My location in Old Town Orange is the direct result of my amazing mother-in-law, a good company philosophy and the support and trust of a local business owner. Old Town Roasting exists within Mead's Green Door Café (which also serves Old Town's coffee). My mother-in-law, Shelley Staniforth, heard that the Meads were looking to open a new café and wanted a coffee roaster and she put us together. Gary Mead Jr. & Sr. were so happy with my commitment to quality and the fact that I give 20% of my profits to charity, they actually signed up with me before trying my coffee! Luckily, they ended up loving my product as well.
Favorite product you make or are proudest of?
I'm proud of all of my coffees, but my favorite coffee was the custom blend I made for my wedding. Our wedding guests were served the coffee via the pour-over bar, as well as receiving small bags of whole bean coffee as their wedding favors. It was an amazing coffee for an amazing day.
I think I'm most proud of what Old Town Roasting offers beyond coffee. We proudly use 20% of our profits to fund micro-loans through kiva.org for farmers around the world. Every loan repaid is rolled into another loan. We also donate coffee to local food banks and churches. Thus our motto: Coffee. Community. Compassion.
Explain to us outside the coffee biz the widely varied pricing we encounter when purchasing at the consumer level.
The variance in coffee pricing throughout the industry is the result of many factors. Coffee shops who don't roast their own beans are going to charge a premium for their coffee, because they've already paid someone else to do the work for them. You'll also see incredibly low prices offered by companies who simply buy mediocre coffee in massive quantities. If you're lucky, though, you'll find a great roaster whose cupped hundreds of coffees through the year to find you an amazing coffee and offer it at a fair price. Roasters like Kean Coffee, Klatch Coffee, Blue Bottle and Rose Park Roasters (among others) fit this bill.
|All photos by Dave Mau, if you already haven't got the drift...|
|Awesome cameo by Mel Tormé!|
Where do you get your beans? And roast 'em?
I purchase my beans from all over the world, through people I trust, like Martin Diedrich, Bodhi Leaf Coffee Trading and others. I only carry specialty-grade coffee scoring at least an 86 (specialty-grade begins at a score of 80).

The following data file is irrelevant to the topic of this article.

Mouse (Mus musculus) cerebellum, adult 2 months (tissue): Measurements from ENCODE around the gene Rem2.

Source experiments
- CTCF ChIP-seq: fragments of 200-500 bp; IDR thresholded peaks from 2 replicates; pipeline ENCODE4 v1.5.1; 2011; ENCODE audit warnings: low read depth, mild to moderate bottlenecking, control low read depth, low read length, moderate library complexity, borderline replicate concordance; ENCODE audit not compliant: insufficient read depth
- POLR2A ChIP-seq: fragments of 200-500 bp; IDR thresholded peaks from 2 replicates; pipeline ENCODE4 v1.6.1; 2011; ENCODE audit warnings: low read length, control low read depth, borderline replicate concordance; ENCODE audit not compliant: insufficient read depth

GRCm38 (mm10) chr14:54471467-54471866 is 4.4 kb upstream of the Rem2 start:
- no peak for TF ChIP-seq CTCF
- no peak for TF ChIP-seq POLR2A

I roast my coffee on a Diedrich IR-24 roaster at the Kean Coffee Roastery in Costa Mesa, a Diedrich IR-12 at Kean Coffee in Tustin and on a Sonofresco 2lb roaster at our location inside Mead's Green Door Café in Old Town Orange. Which roaster I use depends entirely on the coffee I'm roasting and the quantity I'm roasting.
Current outstanding independent coffee joints in the OC and why.
Kean Coffee (Tustin and Newport Beach): The best beans in the world roasted perfectly and brewed to perfection under the supervision of an absolute legend in the coffee business. Oh yeah, and I'm one of their roasters.
Unfortunately, I find that a lot of our local coffee houses focus more on the physical space or a fancy brewing method than the actual coffee itself. If you find yourself outside of Orange County, I can't recommend Handsome Roasters in Los Angeles or Klatch Coffee (several locations) highly enough.
Is the customer always right?
Yes. There is no point questioning someone else's taste. Who am I to tell a customer what they do and don't like? However, I don't believe in sacrificing the quality of my product to suit that customer's taste. I won't carry a coffee I don't personally enjoy and I refuse to over-roast a coffee. Too many people have worked far too hard to get those beans into my hands for me to disrespect both them and the coffee by over-roasting it. I'll leave that to the chains. There is an immense and exciting world of coffee out there and I'm confident that anyone can find a coffee they love, even if I'm not the one roasting it.
Shawn has a great subscription program that will save you some footwork if you want to experience his various roasts, you can find it here.